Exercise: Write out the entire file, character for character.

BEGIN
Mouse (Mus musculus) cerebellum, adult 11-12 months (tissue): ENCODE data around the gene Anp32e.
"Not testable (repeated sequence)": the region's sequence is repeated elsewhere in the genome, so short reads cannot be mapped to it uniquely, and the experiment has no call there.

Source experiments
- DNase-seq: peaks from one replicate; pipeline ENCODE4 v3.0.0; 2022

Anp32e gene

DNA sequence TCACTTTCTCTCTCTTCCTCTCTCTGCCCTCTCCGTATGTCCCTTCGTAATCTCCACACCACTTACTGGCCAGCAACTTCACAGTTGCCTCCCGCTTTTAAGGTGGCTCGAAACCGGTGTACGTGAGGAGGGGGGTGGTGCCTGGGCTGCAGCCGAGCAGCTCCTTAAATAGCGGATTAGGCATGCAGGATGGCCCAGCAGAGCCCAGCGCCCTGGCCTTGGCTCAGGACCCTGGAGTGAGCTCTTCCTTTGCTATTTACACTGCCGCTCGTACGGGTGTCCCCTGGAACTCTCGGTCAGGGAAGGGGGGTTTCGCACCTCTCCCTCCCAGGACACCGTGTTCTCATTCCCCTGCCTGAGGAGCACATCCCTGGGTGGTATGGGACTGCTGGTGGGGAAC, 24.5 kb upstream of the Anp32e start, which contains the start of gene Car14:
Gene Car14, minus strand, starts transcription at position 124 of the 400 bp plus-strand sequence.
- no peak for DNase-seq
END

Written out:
Mouse (Mus musculus) cerebellum, adult 11-12 months (tissue): ENCODE data around the gene Anp32e.
"Not testable (repeated sequence)": the region's sequence is repeated elsewhere in the genome, so short reads cannot be mapped to it uniquely, and the experiment has no call there.

Source experiments
- DNase-seq: peaks from one replicate; pipeline ENCODE4 v3.0.0; 2022

Anp32e gene

DNA sequence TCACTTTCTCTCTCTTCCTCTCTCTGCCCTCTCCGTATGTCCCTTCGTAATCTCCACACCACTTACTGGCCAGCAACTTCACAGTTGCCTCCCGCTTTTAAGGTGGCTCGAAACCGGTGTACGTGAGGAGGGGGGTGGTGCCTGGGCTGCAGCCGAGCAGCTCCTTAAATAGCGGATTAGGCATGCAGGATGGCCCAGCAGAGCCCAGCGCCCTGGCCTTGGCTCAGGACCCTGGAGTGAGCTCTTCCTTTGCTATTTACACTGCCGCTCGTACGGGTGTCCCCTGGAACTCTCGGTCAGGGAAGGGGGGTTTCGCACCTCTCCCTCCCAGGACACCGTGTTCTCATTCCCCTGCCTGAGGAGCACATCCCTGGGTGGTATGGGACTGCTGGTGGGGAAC, 24.5 kb upstream of the Anp32e start, which contains the start of gene Car14:
Gene Car14, minus strand, starts transcription at position 124 of the 400 bp plus-strand sequence.
- no peak for DNase-seq